The lions of the Gir forest, the only surviving habitat of the Asiatic species, have long been a matter for parochial pride among the people of Gujarat; their netas in particular. They had joined forces to script a creditable conservation story that saw the once-dwindling population increase to an impressive 503 cats when the last census was conducted in 2015. Sadly that success story seems to have “gone to the head”, for no fewer than 160 lions have died in the last couple of years. What is “telling” is that though the authorities had made much of the numbers increasing, it required RTI action to extract the confession about the 160 deaths: 94 between April 2015 and March 2016, another 67 thereafter. Of particular concern is that a large number of deaths were the result of animals coming in contact with the electrified fences agriculturists have raised to protect their crops, or after falling into uncovered wells ~ which conservationists contend are deliberate death-traps. It was a campaign against electrified fencing and open wells some years back that had helped reduce the “threat” to the cats, now the protection-effort seems to have lost impetus. Cases of lions being hit by trains or motor vehicles on roads running through the forest have also taken their toll.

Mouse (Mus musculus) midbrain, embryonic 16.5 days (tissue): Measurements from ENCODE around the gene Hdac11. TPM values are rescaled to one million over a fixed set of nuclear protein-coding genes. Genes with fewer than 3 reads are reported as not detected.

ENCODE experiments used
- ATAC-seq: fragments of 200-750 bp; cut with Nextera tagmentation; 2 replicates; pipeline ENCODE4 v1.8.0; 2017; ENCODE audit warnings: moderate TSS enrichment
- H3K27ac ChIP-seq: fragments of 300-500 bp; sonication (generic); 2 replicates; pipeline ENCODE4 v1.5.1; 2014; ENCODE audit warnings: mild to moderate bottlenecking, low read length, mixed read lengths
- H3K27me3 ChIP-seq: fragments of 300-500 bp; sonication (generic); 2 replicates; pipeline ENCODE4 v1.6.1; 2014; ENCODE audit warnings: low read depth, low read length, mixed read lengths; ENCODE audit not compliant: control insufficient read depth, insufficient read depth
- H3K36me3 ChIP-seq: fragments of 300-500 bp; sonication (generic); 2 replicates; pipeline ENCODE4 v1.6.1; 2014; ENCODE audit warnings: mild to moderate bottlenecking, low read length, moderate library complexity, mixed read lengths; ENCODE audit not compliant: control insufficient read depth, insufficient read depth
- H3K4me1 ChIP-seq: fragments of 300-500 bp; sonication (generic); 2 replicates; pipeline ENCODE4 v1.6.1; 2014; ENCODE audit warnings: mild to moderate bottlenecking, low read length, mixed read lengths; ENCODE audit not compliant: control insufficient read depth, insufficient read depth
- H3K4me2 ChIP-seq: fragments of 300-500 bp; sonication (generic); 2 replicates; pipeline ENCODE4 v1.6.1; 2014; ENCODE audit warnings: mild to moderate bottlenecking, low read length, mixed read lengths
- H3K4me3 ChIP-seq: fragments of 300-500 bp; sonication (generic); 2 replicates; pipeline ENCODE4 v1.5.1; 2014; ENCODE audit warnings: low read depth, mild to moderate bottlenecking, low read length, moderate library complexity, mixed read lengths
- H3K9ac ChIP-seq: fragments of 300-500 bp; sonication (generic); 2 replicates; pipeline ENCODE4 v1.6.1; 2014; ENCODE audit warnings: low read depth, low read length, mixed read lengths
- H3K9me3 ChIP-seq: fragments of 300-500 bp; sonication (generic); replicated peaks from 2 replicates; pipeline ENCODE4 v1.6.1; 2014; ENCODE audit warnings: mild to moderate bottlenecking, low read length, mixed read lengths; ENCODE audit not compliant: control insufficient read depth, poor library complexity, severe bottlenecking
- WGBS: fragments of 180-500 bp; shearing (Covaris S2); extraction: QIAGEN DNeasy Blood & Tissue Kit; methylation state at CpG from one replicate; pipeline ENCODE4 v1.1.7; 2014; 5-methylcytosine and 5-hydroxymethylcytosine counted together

What is also evident is that the Gir’s “protected sanctuary zone” is unable to sustain the present populace and the lions have to look beyond it for prey upon which to feed, and that has aggravated the man-animal conflict. The local authorities are not in favour of expanding the sanctuary zone as that would be unacceptable to people living there. Further complicating the “stand-off” is the state government’s reluctance to accept the proposal ~ endorsed by international agencies ~ to re-locate some lions to the Kuno-Palpur forest in Madhya Pradesh, which expert studies have found suitable for “creating” a second habitat which might also improve the genetic strain. Though the central government and the apex court have supported re-location, the Gujarat authorities keep raising objection. A section of critics allege that when he was chief minister in Gandhinagar, Mr Narendra Modi had been in the forefront of the resistance to re-location: now that he calls the “national shots” will he look beyond narrow boundaries to reinvigorate the lion population? Surely 160 lion deaths should serve as shock therapy.